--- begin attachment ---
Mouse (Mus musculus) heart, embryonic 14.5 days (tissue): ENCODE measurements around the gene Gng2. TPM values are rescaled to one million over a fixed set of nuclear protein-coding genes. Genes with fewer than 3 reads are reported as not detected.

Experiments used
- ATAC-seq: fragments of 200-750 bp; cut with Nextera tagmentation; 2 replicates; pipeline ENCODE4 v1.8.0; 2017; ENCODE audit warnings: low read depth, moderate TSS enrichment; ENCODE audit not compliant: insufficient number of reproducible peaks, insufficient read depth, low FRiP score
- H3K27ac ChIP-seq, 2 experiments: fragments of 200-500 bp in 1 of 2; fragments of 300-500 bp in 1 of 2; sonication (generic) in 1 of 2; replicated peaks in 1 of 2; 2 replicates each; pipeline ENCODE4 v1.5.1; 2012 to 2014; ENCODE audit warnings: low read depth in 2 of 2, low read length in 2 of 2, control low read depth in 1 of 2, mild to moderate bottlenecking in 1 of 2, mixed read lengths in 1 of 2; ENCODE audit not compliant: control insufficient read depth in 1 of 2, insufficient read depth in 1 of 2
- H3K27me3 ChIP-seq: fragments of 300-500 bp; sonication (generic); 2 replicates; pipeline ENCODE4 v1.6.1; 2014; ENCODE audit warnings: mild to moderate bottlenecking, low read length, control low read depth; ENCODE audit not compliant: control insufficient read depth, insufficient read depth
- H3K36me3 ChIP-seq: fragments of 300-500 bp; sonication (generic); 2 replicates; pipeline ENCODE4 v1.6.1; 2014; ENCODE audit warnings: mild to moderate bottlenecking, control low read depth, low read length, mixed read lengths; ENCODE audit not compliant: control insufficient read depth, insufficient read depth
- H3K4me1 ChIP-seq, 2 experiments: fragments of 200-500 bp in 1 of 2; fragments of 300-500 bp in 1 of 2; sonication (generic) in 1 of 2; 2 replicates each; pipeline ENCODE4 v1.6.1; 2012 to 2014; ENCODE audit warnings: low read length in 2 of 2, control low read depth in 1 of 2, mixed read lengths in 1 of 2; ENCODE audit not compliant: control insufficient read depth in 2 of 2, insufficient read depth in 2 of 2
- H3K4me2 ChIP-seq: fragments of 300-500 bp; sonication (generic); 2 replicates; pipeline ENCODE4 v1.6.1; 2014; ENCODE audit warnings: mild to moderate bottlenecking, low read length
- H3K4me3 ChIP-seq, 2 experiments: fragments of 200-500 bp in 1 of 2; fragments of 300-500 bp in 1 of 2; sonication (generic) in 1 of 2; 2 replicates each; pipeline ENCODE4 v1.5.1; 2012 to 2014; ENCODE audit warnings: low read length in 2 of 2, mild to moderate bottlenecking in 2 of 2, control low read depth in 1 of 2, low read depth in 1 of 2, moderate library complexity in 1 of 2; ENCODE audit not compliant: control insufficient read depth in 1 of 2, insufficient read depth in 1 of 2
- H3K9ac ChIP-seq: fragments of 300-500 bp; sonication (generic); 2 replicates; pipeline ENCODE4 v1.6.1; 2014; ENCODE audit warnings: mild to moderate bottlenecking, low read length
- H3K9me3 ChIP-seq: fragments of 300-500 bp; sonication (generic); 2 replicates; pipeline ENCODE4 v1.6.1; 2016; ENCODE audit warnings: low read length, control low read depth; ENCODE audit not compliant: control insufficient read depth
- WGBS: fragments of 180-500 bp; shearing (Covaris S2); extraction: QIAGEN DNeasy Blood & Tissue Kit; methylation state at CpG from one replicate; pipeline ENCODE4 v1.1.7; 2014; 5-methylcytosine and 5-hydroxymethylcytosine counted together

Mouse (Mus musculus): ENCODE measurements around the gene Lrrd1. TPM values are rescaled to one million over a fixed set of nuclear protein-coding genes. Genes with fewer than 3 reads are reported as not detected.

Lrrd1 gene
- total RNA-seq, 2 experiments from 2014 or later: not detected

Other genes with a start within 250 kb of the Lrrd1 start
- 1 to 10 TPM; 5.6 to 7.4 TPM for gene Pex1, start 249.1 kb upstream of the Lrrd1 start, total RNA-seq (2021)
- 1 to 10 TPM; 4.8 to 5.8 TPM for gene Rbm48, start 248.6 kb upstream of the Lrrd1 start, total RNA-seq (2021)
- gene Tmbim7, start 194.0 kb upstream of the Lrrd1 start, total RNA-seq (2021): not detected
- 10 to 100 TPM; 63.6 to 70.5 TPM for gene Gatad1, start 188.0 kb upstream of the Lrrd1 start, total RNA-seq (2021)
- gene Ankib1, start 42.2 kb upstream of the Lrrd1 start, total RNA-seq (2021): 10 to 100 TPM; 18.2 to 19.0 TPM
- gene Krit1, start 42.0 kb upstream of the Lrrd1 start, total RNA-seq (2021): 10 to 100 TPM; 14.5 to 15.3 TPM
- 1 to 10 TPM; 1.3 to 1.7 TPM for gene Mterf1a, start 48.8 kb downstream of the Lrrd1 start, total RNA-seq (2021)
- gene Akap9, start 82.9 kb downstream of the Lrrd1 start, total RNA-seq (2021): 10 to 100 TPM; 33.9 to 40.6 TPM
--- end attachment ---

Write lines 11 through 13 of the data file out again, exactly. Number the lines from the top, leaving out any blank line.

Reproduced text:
- H3K9me3 ChIP-seq: fragments of 300-500 bp; sonication (generic); 2 replicates; pipeline ENCODE4 v1.6.1; 2016; ENCODE audit warnings: low read length, control low read depth; ENCODE audit not compliant: control insufficient read depth
- WGBS: fragments of 180-500 bp; shearing (Covaris S2); extraction: QIAGEN DNeasy Blood & Tissue Kit; methylation state at CpG from one replicate; pipeline ENCODE4 v1.1.7; 2014; 5-methylcytosine and 5-hydroxymethylcytosine counted together

Mouse (Mus musculus): ENCODE measurements around the gene Lrrd1. TPM values are rescaled to one million over a fixed set of nuclear protein-coding genes. Genes with fewer than 3 reads are reported as not detected.